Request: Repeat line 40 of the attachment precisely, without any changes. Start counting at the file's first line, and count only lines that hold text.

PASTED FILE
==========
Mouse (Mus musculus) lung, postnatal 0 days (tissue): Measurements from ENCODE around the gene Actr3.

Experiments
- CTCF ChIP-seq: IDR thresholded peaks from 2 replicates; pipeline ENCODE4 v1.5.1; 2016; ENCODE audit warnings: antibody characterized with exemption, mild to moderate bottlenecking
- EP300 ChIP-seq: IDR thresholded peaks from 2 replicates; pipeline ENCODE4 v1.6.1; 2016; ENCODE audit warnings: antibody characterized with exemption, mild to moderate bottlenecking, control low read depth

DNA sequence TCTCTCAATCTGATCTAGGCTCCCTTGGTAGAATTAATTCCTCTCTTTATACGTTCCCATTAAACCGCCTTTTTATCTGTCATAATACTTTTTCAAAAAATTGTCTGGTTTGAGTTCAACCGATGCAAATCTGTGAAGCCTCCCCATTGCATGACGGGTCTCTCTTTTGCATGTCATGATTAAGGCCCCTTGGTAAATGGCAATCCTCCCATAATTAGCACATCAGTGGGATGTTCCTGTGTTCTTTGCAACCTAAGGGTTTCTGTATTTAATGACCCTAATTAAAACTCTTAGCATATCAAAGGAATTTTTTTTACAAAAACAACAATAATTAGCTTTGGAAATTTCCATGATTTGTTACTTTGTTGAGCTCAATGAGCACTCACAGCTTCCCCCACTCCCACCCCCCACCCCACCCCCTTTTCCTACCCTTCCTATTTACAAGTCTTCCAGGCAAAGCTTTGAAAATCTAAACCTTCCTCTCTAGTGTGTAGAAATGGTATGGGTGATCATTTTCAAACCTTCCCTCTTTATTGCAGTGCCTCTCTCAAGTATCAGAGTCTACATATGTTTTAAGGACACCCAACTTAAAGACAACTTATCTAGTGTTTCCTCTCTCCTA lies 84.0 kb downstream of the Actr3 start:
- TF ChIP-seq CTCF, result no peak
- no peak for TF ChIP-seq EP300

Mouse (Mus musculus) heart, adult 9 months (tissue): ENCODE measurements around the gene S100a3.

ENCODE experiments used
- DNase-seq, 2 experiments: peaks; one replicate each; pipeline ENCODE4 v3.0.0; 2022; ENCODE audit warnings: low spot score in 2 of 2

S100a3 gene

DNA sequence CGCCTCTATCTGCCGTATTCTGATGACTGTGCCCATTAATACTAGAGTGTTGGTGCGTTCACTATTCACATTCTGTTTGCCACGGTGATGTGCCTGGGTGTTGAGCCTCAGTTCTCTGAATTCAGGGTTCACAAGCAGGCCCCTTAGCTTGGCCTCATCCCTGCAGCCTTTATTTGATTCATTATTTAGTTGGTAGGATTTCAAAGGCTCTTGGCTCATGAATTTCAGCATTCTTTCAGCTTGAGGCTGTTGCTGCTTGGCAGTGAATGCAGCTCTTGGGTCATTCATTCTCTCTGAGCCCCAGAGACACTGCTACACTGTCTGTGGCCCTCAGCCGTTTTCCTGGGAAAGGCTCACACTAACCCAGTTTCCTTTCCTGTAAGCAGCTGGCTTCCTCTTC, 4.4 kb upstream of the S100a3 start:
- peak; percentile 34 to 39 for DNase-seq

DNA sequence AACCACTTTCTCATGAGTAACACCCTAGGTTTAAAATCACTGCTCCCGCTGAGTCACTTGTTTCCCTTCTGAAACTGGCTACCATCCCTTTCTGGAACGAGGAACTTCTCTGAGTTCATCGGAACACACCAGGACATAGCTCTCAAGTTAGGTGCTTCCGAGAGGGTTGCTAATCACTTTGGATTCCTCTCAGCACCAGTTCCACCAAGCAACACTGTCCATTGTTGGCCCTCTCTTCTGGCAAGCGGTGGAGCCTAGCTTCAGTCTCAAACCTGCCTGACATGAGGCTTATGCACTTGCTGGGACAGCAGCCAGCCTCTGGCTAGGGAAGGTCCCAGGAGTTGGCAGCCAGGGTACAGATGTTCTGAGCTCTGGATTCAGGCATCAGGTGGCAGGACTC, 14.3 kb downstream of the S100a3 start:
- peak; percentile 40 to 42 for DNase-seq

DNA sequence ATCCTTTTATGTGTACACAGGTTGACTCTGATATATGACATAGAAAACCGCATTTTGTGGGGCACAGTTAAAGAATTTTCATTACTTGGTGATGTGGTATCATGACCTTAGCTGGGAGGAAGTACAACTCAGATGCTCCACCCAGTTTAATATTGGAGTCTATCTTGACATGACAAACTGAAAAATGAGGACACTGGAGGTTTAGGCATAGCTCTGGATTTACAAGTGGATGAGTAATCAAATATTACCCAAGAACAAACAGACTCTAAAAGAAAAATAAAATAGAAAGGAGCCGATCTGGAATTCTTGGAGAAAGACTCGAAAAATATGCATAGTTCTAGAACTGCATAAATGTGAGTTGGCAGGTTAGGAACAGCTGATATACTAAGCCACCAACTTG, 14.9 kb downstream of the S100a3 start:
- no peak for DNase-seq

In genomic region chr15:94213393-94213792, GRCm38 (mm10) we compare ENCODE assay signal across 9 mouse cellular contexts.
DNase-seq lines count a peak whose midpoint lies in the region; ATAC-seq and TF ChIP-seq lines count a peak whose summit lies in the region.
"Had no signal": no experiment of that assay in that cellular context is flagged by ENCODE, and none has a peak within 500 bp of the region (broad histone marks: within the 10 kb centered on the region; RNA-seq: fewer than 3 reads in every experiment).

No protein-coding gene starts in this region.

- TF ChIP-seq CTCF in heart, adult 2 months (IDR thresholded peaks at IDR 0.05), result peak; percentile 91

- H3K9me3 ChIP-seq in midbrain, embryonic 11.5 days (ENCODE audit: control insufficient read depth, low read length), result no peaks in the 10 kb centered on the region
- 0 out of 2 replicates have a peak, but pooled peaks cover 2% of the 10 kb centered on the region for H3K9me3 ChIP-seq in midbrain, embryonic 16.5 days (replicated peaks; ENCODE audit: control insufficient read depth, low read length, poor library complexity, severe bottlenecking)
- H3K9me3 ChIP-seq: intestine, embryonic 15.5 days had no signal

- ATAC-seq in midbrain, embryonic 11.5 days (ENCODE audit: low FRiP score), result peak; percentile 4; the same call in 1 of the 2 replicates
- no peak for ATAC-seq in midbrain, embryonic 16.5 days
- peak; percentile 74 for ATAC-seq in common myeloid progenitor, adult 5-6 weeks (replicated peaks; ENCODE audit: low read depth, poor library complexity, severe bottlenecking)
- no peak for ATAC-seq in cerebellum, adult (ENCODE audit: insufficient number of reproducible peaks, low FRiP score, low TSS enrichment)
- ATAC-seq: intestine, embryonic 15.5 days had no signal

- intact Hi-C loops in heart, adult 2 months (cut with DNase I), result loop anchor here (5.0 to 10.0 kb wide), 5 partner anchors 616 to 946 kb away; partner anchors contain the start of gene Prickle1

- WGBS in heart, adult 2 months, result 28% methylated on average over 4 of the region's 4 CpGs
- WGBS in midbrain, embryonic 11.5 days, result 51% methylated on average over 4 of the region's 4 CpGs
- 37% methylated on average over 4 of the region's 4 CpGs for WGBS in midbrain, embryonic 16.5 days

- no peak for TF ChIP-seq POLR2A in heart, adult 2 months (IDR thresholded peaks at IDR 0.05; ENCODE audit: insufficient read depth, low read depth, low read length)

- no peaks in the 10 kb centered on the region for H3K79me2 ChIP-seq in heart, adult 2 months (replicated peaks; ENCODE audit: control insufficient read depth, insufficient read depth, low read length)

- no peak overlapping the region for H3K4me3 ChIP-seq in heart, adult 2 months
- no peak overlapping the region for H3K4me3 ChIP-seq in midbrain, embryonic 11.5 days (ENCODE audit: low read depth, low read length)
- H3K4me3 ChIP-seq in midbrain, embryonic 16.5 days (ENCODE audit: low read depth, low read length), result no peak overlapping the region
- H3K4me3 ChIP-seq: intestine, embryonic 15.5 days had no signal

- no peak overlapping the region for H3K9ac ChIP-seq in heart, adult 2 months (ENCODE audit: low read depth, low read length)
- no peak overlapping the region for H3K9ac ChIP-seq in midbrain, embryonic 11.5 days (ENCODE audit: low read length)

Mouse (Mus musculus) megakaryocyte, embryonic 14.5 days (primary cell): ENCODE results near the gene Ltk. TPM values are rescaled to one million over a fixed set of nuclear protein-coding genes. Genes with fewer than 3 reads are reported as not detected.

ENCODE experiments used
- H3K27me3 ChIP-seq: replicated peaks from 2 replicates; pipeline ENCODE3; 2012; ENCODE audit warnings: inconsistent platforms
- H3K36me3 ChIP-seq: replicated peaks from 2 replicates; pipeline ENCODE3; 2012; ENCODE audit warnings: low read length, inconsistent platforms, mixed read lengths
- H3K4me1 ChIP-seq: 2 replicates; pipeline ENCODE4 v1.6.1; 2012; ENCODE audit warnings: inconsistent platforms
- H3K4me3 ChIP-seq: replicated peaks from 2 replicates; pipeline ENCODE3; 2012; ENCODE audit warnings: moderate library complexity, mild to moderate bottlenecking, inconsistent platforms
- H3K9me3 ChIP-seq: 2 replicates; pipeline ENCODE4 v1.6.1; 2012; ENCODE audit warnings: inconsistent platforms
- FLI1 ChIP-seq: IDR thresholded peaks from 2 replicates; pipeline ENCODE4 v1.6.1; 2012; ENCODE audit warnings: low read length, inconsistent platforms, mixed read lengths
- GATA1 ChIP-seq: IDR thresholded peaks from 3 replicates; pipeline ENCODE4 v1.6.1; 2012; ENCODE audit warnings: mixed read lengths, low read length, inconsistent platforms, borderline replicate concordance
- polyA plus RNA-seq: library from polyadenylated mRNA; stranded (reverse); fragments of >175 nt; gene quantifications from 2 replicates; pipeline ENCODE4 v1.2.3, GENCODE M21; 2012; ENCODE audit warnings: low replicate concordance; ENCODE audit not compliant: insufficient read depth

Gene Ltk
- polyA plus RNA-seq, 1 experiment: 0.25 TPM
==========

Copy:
- H3K4me3 ChIP-seq: intestine, embryonic 15.5 days had no signal